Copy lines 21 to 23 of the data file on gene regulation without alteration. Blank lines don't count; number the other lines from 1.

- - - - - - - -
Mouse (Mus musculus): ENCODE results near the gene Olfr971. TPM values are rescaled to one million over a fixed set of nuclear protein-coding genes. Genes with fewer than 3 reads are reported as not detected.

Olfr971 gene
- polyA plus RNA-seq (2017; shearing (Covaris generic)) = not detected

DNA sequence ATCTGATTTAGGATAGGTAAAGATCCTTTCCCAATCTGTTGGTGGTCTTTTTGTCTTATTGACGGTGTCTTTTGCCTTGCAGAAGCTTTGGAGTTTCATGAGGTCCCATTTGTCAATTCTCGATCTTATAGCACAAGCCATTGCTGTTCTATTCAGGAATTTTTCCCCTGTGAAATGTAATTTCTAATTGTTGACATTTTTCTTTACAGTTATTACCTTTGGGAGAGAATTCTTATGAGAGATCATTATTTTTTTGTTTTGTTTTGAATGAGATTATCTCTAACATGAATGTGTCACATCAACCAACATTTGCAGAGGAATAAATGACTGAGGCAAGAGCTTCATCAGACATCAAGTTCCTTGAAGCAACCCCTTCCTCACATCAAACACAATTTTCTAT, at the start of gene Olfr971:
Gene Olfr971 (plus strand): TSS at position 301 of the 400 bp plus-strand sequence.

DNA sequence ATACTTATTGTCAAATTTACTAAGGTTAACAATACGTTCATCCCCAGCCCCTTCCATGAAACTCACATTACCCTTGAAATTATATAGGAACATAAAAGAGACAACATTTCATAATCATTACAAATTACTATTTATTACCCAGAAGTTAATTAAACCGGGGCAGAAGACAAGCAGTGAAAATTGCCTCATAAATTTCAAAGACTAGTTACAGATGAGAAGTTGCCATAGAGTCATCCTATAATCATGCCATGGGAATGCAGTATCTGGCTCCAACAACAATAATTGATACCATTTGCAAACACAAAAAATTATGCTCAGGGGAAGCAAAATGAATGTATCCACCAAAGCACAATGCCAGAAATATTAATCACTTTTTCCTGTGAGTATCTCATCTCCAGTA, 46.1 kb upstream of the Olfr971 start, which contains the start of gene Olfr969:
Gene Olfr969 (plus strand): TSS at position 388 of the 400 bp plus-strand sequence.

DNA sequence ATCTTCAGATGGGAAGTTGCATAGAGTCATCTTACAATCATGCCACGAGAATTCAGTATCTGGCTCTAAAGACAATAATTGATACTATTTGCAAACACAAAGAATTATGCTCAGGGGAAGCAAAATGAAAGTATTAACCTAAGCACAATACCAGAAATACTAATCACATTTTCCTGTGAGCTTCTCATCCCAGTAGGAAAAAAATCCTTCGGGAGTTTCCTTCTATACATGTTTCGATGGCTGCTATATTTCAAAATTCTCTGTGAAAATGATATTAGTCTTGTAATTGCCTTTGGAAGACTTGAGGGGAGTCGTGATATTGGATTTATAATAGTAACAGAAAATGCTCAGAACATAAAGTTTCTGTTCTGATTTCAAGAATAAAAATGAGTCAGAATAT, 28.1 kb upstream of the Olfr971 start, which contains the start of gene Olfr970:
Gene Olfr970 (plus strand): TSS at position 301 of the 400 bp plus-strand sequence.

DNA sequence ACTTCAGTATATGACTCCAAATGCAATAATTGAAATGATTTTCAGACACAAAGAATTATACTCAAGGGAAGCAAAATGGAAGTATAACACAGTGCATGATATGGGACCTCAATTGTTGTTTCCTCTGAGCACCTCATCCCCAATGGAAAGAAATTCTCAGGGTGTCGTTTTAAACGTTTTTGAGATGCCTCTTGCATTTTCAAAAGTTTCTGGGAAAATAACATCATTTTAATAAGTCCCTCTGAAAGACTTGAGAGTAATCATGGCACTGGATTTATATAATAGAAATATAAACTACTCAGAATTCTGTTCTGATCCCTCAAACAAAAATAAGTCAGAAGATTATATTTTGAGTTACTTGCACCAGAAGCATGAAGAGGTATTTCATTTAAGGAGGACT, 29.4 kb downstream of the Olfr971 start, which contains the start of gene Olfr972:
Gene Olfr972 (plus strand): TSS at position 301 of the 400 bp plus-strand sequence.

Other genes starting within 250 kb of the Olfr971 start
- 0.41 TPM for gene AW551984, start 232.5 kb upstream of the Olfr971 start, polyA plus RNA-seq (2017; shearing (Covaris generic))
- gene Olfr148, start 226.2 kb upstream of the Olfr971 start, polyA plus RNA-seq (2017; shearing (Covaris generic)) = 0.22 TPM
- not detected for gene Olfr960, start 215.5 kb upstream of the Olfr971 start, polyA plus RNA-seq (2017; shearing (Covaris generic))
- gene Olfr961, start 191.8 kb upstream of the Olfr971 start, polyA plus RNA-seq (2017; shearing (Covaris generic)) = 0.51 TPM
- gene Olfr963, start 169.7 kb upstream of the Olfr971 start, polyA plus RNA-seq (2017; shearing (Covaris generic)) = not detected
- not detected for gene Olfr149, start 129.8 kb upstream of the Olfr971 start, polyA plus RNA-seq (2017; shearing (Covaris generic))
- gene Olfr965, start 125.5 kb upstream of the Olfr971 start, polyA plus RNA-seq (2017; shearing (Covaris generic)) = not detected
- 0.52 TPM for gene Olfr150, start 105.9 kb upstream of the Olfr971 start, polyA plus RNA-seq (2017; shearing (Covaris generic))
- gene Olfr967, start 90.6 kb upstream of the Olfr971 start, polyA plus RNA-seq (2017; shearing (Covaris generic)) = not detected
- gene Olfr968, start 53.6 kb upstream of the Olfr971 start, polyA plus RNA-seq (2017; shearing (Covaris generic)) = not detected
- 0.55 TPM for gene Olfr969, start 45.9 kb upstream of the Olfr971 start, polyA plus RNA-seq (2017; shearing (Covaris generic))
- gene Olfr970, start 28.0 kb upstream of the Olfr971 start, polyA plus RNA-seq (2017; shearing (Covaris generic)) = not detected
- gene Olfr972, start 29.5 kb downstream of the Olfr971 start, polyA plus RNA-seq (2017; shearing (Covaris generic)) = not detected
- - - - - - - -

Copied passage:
- gene Olfr967, start 90.6 kb upstream of the Olfr971 start, polyA plus RNA-seq (2017; shearing (Covaris generic)) = not detected
- gene Olfr968, start 53.6 kb upstream of the Olfr971 start, polyA plus RNA-seq (2017; shearing (Covaris generic)) = not detected
- 0.55 TPM for gene Olfr969, start 45.9 kb upstream of the Olfr971 start, polyA plus RNA-seq (2017; shearing (Covaris generic))